As cliché and dry most motivational phrases are, “you gotta take a chance” holds, especially in Nicole Izobel Garcia’s story. In 2014, the L..A-based musician reached out in cold calling fashion to a mutual acquaintance of hers visiting from Switzerland. The reach-out was intended to pitch herself for a live performance collaboration between her and the foreign artist in a local bar, the idea initially being for a one-off set.
Seven years later, that act of faith has carried her across Europe, and more recently, the United States alongside Reverend Beat-Man. They’ve played remote cities like Tootlesville, OH and large stages such as the Azkena Rock Festival in Spain. Their production carries the vibe of a backwoods, lowbrow, holy roller duo either saving you from the vices of life or enabling its indulgences. To understand it, you have to see it for yourself.
For those who haven’t yet, imagine an eccentric, heavy-blues-playing, Swiss priest screaming lyrics of hellfire, the Lord, salvation, and other facets of sin in Swiss, German, and English while a stoic Angeleno nun blares Farfisa riffs over the crowd. A one-man-band-style, two-piece, minimalistic effort that’s wildly engaging and enthralls the outlier personalities who travel to witness this experience. These two have been doing this as a unit for a while now, and between recording sessions in Italy, Switzerland, and Los Angeles, they mark their debut together with Baile Bruja Muerto.
This album’s no different from the rest of the Reverend’s catalog in that you must expect the unexpected. Let’s start with the reworked covers they play; how often does a stripped-down, gravel-throated, and considerably slowed rendition of Venom’s “Black Metal” make its way to our ears?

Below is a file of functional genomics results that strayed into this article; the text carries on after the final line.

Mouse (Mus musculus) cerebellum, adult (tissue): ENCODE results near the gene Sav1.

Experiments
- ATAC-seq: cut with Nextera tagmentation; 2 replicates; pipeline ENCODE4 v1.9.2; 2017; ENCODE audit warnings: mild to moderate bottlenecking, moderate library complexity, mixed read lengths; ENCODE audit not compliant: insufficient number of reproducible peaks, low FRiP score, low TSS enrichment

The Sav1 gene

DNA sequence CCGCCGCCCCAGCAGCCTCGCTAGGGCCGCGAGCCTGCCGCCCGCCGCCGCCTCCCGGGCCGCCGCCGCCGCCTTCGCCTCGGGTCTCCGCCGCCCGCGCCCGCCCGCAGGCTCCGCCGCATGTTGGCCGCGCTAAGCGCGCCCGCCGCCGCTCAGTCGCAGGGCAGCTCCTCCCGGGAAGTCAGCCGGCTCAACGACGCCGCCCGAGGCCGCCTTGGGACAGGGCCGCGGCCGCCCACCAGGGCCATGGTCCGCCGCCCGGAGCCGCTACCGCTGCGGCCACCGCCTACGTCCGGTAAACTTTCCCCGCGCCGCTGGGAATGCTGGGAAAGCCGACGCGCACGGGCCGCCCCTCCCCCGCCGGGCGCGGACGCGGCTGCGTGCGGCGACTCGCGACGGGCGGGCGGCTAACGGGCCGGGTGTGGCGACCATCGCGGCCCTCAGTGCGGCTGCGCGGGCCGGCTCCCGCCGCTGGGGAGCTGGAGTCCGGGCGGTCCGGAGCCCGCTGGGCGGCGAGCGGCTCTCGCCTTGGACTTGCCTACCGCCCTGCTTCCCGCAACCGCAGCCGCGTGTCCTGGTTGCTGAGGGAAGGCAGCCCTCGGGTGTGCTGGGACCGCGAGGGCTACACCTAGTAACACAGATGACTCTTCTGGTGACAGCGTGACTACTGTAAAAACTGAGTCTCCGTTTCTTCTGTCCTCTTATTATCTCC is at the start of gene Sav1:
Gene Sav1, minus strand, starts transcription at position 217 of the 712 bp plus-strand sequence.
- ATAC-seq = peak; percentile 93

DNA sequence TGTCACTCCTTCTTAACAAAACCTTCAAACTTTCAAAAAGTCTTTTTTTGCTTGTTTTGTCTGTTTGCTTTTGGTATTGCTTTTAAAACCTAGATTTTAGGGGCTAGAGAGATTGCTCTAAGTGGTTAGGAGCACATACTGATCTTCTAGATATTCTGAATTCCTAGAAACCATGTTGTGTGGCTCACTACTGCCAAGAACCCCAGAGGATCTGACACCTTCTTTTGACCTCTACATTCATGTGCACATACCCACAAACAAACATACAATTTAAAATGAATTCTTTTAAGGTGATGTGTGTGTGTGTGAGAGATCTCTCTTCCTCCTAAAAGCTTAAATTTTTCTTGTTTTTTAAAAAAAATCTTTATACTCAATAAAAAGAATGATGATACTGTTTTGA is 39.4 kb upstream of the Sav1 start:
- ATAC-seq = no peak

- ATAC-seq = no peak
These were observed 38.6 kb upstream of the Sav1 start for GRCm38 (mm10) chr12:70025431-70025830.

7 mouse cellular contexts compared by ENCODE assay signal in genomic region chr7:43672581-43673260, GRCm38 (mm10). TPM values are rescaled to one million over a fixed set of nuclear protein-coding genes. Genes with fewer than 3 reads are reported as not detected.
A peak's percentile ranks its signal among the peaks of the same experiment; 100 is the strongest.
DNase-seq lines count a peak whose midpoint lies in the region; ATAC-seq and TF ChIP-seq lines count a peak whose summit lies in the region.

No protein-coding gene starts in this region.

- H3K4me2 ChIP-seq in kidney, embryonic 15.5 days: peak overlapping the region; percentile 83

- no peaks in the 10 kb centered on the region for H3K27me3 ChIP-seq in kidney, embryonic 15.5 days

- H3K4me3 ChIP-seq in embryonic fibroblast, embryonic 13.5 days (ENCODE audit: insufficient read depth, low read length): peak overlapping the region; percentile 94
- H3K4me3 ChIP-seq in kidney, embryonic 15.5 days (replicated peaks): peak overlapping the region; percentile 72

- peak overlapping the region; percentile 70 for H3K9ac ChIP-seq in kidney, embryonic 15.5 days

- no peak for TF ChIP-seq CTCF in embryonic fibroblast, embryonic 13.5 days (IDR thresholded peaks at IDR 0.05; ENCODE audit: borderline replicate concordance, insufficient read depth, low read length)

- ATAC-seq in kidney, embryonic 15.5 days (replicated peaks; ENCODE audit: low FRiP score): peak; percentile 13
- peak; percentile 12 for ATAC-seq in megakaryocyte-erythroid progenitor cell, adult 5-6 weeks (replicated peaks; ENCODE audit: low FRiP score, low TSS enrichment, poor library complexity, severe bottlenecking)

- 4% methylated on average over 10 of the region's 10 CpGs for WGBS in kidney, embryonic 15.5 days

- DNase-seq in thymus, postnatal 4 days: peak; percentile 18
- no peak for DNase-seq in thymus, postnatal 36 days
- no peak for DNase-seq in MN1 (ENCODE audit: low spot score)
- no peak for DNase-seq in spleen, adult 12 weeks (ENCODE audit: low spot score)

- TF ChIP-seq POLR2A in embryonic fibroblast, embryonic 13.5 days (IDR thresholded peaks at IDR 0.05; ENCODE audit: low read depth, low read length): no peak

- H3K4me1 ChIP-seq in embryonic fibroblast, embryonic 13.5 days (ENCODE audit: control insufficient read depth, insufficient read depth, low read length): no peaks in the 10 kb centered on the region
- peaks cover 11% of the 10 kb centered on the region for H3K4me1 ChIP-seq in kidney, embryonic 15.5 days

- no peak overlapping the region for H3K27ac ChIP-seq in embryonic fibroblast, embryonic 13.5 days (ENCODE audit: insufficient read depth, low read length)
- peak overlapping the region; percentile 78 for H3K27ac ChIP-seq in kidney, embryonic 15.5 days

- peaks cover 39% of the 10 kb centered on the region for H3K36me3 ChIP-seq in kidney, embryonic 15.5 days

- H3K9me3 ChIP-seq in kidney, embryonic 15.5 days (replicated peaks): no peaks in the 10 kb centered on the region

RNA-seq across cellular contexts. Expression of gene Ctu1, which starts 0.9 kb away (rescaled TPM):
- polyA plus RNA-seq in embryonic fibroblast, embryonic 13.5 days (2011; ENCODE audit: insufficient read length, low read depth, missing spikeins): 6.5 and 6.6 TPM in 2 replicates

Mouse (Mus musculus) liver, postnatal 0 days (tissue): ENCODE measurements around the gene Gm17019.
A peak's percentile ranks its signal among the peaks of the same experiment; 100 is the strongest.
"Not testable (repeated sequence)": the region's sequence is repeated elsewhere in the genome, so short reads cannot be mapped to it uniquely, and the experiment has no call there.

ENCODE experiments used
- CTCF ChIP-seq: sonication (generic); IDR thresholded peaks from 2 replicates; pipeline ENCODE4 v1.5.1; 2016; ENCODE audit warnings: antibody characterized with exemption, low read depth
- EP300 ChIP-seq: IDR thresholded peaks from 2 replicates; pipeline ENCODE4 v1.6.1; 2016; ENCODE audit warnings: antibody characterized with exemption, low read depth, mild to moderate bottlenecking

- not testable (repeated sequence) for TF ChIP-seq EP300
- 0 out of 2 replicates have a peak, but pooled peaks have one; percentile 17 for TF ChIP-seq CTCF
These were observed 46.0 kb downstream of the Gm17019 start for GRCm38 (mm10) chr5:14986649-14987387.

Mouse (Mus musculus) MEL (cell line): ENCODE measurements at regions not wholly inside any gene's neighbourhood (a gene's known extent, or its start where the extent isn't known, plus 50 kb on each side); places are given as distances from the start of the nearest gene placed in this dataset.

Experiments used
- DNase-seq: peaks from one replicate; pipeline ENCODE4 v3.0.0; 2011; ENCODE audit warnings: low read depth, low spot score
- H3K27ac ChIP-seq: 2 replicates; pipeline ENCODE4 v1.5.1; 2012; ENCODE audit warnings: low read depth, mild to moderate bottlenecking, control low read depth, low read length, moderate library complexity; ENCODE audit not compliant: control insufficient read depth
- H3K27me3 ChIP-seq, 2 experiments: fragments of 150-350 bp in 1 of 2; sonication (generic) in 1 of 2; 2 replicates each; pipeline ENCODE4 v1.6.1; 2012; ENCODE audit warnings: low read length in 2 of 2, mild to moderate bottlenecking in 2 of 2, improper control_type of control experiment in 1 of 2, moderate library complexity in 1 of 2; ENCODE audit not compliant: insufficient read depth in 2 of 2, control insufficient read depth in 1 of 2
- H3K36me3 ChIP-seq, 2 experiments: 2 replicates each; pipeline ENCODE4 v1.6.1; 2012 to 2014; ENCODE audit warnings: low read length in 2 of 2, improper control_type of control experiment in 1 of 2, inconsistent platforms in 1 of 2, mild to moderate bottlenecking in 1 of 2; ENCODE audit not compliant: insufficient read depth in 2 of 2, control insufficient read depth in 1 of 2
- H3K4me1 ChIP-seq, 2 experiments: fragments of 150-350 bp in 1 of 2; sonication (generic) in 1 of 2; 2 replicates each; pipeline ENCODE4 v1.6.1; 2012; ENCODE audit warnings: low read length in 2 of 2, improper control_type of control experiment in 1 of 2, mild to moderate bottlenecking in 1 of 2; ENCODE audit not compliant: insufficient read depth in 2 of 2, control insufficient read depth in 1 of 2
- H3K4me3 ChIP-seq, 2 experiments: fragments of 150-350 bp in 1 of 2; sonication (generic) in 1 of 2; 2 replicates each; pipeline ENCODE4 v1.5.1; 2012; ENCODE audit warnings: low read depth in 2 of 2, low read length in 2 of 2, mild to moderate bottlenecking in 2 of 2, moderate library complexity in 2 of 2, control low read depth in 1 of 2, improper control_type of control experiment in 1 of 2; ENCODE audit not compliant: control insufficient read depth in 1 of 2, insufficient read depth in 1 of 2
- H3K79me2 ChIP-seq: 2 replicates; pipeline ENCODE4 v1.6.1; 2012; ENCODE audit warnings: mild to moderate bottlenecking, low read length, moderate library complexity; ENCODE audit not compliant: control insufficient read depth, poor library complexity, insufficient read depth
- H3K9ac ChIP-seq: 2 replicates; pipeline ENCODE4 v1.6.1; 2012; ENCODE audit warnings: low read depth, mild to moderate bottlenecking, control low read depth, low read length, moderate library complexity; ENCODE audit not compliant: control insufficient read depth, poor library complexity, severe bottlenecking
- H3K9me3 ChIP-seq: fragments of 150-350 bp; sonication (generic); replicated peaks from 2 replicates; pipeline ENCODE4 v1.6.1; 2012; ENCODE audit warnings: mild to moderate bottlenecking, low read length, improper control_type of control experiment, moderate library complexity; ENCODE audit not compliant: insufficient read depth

Not even Cronos (Venom’s frontman) himself could fathom such a thing! That’s the point though; they’re not copying anything and making each cover their own thing. Be authentic in tribute; it’s one of the more honest things any artist can do to pay homage to those before them. Tag that same description on doom metal, echoing a graveyard rendition of “Love Me Two Times” from The Doors as well.
However, those two are more focused on Beat-Man himself as the lead man. Izobel Garcia makes a strong statement in her recording debut with a sultry channeling of Chavela Vargas’s ranchera atmosphere on “Macorina,” which shows her confidence and prowess as a vocalist.
The two take on a few tracks from Beat-Man’s back catalog along with showcasing their original work together. “Come Back Lord” is a staple in their live set originally released in 2001 during the Reverend Beat-Man & The Unbelievers era. The new version swaps the original’s rockabilly vibe with a lo-fi, garage rock feel dominated by keys and with new lyrics.
Izobel Garcia contributes two of her tracks to this record with “I Never Told You” and “Nerviosa.” The former being one of the standouts on Baile Bruja Muerto, it’s Krautrock meets heavy blues mix but more importantly shows how well these two work as a unit and bounce off each other’s improvisations. As a one-man band, you’re trusting yourself to hit all angles accurately. This album shows how much Beat-Man trusts Izobel Garcia to act as a function of his brain and pull off what he’s been doing by himself for most of his life.